Ecuadorian Volcanoes - Ready to Erupt?Page 1 of 2 The headlines read:
Volcano's ash falls across Quito's outskirts - September 29, 1999
Ecuador's capital placed on alert as volcano rumbles - September 28, 1999
Ecuador volcano oozes lava pushed by diminishing seismic pressure - October 1, 1999
Huge cloud of smoke emerges from Ecuadorean volcano - October 7, 1999
For the last few months, Ecuadorians living in the vicinity of Quito and Volcano Alley have wondered: Is this the day?
Is this the day Pichincha or Tungurahua volcano will erupt?
They ask because of the following stories, quoted in full from their sources:
Ecuadoreans weary of forecasts cataclysmic volcano eruptions
QUITO, Ecuador -- (AP) -- For months, scientists have been predicting devastating volcanic eruptions in Ecuador -- prompting evacuations and school closings and disrupting life for hundreds of thousands of families.
The cataclysmic events have not taken place, and residents are growing weary and angry because volcanologists cannot agree what will happen next.
Predictions of an imminent ash eruption from Pichincha volcano, 7 1/2 miles west of Quito, have twice prompted officials to close 600 public and private schools in and around the city for days, forcing 320,000 students to fall behind in their classes.
And 25,000 people were evacuated on Oct. 16 from the tourist town Banos and nearby villages and hamlets on the slopes of the Tungurahua volcano, 78 miles south of Quito. The forced evacuation represents an economic disaster for the people involved, who have been left with no way to make a living.
Still, authorities have yet to announce the feared ``red alert,' warning of an eruption within hours, for either volcano.
Some Ecuadoreans have taken the cynical view that officials are using the volcanoes to distract people from the nation's deepening economic crisis and brewing political unrest.
Opponents of President Jamil Mahuad's centrist government have announced new national protests.
``Since new protests and strikes are coming, they're going to announce new eruptions,'' Alberto Cuesta, a computer technician, predicted as he read a newspaper on Avenida Amazonas in Quito's tourist district.
``News about the volcanoes doesn't even make the front page of the papers, and television has stopped reporting it,'' he said.
Vicente Rios, a farmer from Cotalo, a village four miles from Tungurahua, said he has stopped believing an eruption will come, despite the continuous column of black smoke pouring from the 16,553-foot volcano's crater.
``I'm going to go back to plant my little piece of land,'' he said in a television interview on Wednesday, threatening to defy government orders to stay out of the evacuated zone.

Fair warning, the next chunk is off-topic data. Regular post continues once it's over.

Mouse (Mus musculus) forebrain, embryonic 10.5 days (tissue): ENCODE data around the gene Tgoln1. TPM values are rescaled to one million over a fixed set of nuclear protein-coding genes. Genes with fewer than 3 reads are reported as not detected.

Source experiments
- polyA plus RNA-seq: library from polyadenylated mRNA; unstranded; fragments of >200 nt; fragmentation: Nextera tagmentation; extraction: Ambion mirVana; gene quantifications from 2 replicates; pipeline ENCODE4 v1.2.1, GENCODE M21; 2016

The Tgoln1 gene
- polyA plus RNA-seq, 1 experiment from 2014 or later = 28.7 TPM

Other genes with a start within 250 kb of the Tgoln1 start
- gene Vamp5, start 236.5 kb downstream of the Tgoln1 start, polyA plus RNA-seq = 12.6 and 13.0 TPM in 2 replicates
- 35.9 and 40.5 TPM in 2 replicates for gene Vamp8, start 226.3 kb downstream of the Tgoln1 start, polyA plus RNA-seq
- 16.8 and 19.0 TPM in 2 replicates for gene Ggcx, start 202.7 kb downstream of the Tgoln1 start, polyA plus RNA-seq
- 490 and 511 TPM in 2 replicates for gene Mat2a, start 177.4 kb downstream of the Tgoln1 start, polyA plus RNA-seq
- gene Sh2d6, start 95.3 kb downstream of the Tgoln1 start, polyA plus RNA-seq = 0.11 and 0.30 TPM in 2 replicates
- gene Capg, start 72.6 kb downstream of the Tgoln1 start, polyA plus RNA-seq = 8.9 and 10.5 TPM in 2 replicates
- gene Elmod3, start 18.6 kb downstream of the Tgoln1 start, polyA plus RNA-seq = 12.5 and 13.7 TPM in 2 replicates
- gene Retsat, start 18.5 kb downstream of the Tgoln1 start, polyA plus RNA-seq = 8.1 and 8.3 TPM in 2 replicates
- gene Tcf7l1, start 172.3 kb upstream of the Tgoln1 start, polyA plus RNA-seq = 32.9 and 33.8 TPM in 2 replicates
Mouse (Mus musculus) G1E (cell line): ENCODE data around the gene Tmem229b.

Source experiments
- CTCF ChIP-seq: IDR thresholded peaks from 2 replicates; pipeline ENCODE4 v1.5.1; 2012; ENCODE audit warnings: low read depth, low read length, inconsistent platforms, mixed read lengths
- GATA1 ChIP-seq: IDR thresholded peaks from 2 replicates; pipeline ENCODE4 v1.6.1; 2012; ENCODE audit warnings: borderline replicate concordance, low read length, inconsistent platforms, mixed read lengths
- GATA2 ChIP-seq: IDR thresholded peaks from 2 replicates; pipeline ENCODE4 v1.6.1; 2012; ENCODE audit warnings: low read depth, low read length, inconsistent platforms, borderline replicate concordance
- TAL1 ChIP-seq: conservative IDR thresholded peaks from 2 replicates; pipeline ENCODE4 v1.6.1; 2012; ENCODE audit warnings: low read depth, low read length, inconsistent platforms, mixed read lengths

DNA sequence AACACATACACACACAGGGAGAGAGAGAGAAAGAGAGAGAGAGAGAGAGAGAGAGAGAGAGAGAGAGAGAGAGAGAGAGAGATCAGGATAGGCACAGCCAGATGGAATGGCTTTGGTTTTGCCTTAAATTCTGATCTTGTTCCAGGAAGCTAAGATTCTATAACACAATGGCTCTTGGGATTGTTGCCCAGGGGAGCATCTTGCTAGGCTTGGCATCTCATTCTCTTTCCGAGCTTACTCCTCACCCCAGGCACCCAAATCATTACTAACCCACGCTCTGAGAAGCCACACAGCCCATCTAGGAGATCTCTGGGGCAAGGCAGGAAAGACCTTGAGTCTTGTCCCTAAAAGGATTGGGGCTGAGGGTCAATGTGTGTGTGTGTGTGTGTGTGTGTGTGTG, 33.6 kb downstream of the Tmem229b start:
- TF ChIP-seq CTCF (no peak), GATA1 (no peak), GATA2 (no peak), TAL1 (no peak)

Both Pichincha volcano, 15,840 feet high, and Tungurahua volcano have been in an active eruptive process for weeks, releasing enormous seismic pressure with spectacular discharges of smoke and ash. Eruptions of smoke and ash can lead to respiratory problems for people nearby, especially those suffering from asthma.
Pichincha, which scientists do not expect to produce an explosion of lava, blew two large eruptions of ash the first week of October, and on several other occasions has blanketed this city of 1.4 million residents with a fine gray mist.
As a precaution, Education Minister Rosangela Adum last week ordered the closure of 400 schools in Quito and 200 schools in outlying areas.
Schools began reopening Monday -- five days after they were ordered shut -- when school administrators provided the government with emergency action plans to assure the children's safe delivery to their parents in the event of eruption.
On Wednesday evening, a minor eruption of ash dusted parts of the city, but prevailing winds carried most of the volcanic material away to the northwest.
The last time Pichincha had a giant eruption was in 1660, spewing ash that darkened the skies for nine straight days. The Tungurahua volcano exploded yearly from 1916 to 1920, hurling ash and hot stones down on Banos but sparing it from lava.
Recently, Tungurahua's lava-filled crater has spit out incandescent rocks and witnesses have reported hearing explosions like ``cannon shots'' up to nine miles away.
Scientists have repeatedly warned that unless the volcanoes continue to release built-up energy with smaller discharges, large eruptions are likely.
But they have repeatedly delivered contradictory predictions of when those eruptions will arrive.
On Oct. 22, Alexandra Alvarado, a scientist from Ecuador's Geophysical Institute, said Tungurahua would explode ``at any moment,'' while Patricia Mothes, an American volcanologist at the institute, predicted the eruption would come within a week to 10 days.
Despite the failed predictions, the experts insist violent eruptions are possible.
``Pichincha has built up enormous energy in the last three weeks,'' Mothes told The Associated Press on Wednesday.
``Something is going to happen in days or weeks,'' she said of a possible ash explosion. ``But it is very difficult to know when.''
During these days, the residents of Quito were warned again that the nearby Guagua Pichincha volcano could erupt in a matter of days. "Above all else, we must remain calm, but the countdown to an eventual eruption has commenced," Roque Sevilla, mayor of Quito cautioned.